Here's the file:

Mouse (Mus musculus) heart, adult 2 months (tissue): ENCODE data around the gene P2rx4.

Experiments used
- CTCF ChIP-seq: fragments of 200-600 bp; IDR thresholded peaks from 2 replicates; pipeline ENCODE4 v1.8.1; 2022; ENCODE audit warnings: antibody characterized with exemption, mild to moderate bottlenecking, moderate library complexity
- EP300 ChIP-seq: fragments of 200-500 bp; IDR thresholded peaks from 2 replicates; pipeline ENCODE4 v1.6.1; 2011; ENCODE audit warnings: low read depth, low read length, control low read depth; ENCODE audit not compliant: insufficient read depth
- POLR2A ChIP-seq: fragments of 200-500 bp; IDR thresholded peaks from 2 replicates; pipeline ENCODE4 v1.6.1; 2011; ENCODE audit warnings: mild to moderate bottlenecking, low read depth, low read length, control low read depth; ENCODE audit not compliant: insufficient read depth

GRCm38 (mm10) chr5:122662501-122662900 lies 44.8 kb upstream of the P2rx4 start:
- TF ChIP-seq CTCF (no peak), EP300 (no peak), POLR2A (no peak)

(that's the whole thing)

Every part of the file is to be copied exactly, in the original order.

Mouse (Mus musculus) heart, adult 2 months (tissue): ENCODE data around the gene P2rx4.

Experiments used
- CTCF ChIP-seq: fragments of 200-600 bp; IDR thresholded peaks from 2 replicates; pipeline ENCODE4 v1.8.1; 2022; ENCODE audit warnings: antibody characterized with exemption, mild to moderate bottlenecking, moderate library complexity
- EP300 ChIP-seq: fragments of 200-500 bp; IDR thresholded peaks from 2 replicates; pipeline ENCODE4 v1.6.1; 2011; ENCODE audit warnings: low read depth, low read length, control low read depth; ENCODE audit not compliant: insufficient read depth
- POLR2A ChIP-seq: fragments of 200-500 bp; IDR thresholded peaks from 2 replicates; pipeline ENCODE4 v1.6.1; 2011; ENCODE audit warnings: mild to moderate bottlenecking, low read depth, low read length, control low read depth; ENCODE audit not compliant: insufficient read depth

GRCm38 (mm10) chr5:122662501-122662900 lies 44.8 kb upstream of the P2rx4 start:
- TF ChIP-seq CTCF (no peak), EP300 (no peak), POLR2A (no peak)